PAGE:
Remember The West Fertilizer Explosion

March 22, 2022
Issues revealed by the incident nearly a decade ago demand ongoing vigilance

On April 17, 2013, the West Fertilizer Co. blending and distribution facility in West, Texas, exploded, killing 12 emergency responders and three other people living close to the site, and causing more than 260 injuries. The U.S. Chemical Safety and Hazard Investigation Board, Washington, D.C., issued its Final Investigation Report in January 2016. That 264-p. report, downloadable here, remains relevant today. Indeed, the issues identified and the lessons learned from that disaster certainly deserve review at many other plants, and should be shared with those who have entered our industry since then.

The site had a stockpile of between 40 and 60 tons of fertilizer-grade ammonium nitrate (FGAN) as well as an additional volume not yet unloaded from a railcar. Around 7:30 that night, the first signs of a fire were reported to local responders. An explosion occurred only about 20 minutes later. The blast completely destroyed the facility and damaged more than 150 buildings off-site, with about half of them needing complete demolition before reconstruction.

Important conclusions of the report include:

• Combustible materials like wood used for construction offered potential fuel for a fire while provision of limited fire safety features exacerbated risk. The FGAN was stored in bins made of plywood and the facility lacked an automated sprinkler system.
• A previous insurer had dropped coverage because West had not addressed safety concerns identified in loss control surveys. Yet, the insurer at the time of the explosion apparently had not performed its own safety inspections of the facility.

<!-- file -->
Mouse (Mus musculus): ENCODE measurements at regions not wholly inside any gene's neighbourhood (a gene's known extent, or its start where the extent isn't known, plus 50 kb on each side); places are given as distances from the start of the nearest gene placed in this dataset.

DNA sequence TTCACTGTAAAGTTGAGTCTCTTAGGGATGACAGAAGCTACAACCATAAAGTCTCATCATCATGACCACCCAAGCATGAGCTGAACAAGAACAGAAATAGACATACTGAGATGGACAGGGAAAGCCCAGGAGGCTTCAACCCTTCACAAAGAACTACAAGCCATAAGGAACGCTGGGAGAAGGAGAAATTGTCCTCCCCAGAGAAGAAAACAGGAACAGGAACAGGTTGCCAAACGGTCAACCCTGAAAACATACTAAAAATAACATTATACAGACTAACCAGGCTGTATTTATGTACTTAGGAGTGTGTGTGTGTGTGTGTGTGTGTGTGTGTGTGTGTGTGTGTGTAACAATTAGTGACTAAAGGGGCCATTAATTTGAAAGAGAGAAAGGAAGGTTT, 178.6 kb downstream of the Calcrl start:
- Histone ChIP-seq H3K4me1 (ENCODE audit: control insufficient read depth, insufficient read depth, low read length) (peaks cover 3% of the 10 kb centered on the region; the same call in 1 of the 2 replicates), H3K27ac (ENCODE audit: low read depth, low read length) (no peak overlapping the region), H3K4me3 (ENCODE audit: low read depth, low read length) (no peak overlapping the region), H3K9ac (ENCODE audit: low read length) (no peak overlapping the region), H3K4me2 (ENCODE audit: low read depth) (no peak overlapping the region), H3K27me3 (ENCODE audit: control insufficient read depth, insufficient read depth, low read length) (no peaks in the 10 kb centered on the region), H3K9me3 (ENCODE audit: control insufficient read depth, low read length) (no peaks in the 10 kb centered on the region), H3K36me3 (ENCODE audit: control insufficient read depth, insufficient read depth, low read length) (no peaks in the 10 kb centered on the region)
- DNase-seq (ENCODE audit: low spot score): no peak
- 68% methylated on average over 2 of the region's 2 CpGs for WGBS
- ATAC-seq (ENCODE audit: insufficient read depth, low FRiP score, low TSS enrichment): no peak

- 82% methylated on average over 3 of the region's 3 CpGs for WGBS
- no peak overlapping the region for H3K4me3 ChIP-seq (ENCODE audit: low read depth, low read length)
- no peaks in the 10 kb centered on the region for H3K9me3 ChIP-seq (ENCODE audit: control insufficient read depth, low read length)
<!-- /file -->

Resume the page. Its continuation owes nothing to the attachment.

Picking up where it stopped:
• The local volunteer fire department did not conduct pre-incident planning or response training at the West Fertilizer site, and likely was unaware of the potential for FGAN detonation. Moreover, the responders failed to set up an incident command system, lacked an established incident-management system, did not check safety data sheets, and had not had appropriate training in hazardous materials response. No in-place emergency plan alerted first responders and people in the surrounding community of the need to evacuate at the first sign of a fire in the FGAN facility.
• The location of the facility worsened the off-site consequences of an explosion. The unit was constructed in 1962, and apartments, a nursing home, a school, etc., were built nearby afterward. No local zoning regulations prevented this. (The report notes the West Fertilizer situation is far from unique — many communities nationwide are located too close to hazardous sites.)
• Adoption of inherently safer technology could have significantly reduced risk. (For some pointers on this approach, see: “Use Elegant Design to Bolster Inherent Safety.”)
• Shortcomings in federal regulations existing then led to an under-appreciation of hazards, inadequate plant practices and other lapses in addressing actual risks.

The report is somber reading. Unfortunately, many of the points it illuminates still afflict plants today. Some of these issues certainly don’t lend themselves to fast, easy or, sometimes even, practical solutions. However, addressing others, such as gaps in emergency plans and dialogue with first responders, may not be as daunting to fix. Indeed, I suggest making a review of emergency plans and first responder preparedness a priority. 

About the Author

Mark Rosenzweig | Former Editor-in-Chief

Mark Rosenzweig is Chemical Processing's former editor-in-chief. Previously, he was editor-in-chief of the American Institute of Chemical Engineers' magazine Chemical Engineering Progress. Before that, he held a variety of roles, including European editor and managing editor, at Chemical Engineering. He has received a prestigious Neal award from American Business Media. He earned a degree in chemical engineering from The Cooper Union. His collection of typewriters now exceeds 100, and he has driven a 1964 Studebaker Gran Turismo Hawk for more than 40 years.

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